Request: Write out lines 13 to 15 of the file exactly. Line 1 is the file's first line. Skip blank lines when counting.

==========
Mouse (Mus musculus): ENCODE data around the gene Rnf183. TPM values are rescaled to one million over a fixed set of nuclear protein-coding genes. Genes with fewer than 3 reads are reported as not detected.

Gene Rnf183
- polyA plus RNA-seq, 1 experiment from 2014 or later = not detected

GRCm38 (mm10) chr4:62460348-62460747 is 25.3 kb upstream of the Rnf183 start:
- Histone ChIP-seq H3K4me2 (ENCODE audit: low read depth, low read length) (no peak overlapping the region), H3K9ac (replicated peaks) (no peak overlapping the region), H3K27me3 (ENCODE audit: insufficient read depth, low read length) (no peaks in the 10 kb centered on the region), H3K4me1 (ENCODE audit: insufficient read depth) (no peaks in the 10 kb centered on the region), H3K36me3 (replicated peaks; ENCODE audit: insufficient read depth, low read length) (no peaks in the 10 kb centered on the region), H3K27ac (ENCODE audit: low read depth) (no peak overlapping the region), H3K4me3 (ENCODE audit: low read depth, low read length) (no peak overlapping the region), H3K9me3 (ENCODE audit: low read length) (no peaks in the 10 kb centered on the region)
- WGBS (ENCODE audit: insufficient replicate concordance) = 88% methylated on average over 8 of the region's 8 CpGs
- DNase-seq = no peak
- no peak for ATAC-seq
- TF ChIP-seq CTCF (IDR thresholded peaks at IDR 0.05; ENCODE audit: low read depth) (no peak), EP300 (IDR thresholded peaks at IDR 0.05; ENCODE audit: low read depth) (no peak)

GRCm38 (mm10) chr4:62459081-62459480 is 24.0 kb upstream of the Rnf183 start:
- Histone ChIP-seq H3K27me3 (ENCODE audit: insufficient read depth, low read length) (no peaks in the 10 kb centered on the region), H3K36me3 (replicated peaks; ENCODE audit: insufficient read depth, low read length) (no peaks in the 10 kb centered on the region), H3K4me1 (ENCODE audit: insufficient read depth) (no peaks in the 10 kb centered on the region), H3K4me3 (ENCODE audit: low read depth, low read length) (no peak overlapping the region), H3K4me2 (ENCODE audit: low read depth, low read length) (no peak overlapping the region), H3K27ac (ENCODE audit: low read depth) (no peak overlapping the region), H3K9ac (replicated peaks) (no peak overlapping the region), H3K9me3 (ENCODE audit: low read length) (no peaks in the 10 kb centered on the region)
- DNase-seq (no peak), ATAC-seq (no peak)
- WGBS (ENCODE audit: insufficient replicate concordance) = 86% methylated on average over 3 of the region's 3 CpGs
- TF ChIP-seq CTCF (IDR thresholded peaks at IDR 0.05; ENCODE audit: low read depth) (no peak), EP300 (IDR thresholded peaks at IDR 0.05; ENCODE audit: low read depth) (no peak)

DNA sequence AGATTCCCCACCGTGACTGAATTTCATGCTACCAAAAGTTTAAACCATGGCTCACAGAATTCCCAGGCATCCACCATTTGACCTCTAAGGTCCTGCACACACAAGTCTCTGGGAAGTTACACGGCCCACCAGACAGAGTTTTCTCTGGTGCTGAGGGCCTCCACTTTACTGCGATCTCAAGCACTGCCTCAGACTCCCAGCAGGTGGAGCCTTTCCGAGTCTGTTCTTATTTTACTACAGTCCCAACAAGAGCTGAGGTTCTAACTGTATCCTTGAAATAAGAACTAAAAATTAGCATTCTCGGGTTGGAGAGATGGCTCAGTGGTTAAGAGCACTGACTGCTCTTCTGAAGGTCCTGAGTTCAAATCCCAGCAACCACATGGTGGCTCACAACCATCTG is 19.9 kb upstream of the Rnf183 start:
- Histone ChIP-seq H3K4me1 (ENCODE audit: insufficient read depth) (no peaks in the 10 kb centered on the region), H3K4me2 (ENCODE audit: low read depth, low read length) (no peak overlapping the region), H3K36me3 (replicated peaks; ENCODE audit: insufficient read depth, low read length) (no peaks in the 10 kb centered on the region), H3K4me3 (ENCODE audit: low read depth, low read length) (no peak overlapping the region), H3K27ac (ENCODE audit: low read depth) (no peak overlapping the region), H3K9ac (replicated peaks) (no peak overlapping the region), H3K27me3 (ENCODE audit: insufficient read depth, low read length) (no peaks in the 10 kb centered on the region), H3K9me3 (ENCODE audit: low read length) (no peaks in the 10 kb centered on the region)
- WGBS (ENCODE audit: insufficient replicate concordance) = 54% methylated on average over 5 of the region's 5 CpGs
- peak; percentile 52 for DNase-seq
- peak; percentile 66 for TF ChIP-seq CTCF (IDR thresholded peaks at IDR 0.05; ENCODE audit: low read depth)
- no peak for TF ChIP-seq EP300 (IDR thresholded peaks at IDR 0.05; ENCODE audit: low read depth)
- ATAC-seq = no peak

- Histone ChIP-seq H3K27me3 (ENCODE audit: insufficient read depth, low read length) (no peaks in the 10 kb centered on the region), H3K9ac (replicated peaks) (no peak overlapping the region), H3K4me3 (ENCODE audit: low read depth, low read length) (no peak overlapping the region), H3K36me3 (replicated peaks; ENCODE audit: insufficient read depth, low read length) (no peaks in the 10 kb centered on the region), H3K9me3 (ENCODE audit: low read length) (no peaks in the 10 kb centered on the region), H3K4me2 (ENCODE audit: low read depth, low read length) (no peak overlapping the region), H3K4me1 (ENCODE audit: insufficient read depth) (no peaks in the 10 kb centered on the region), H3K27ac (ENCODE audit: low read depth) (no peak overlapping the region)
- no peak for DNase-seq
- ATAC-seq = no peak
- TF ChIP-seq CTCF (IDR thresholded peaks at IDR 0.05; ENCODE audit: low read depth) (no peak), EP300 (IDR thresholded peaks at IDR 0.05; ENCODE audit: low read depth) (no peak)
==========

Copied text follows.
- WGBS (ENCODE audit: insufficient replicate concordance) = 86% methylated on average over 3 of the region's 3 CpGs
- TF ChIP-seq CTCF (IDR thresholded peaks at IDR 0.05; ENCODE audit: low read depth) (no peak), EP300 (IDR thresholded peaks at IDR 0.05; ENCODE audit: low read depth) (no peak)

DNA sequence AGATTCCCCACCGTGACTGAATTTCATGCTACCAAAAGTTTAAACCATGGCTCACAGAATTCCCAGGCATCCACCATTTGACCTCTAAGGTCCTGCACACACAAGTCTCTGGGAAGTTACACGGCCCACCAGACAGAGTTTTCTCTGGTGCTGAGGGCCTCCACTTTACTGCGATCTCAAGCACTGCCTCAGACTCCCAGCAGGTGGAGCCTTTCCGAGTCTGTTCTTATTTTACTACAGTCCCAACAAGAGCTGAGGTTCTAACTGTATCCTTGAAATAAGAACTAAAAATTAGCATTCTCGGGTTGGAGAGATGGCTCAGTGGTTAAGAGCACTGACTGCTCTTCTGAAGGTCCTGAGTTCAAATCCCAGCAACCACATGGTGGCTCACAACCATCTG is 19.9 kb upstream of the Rnf183 start: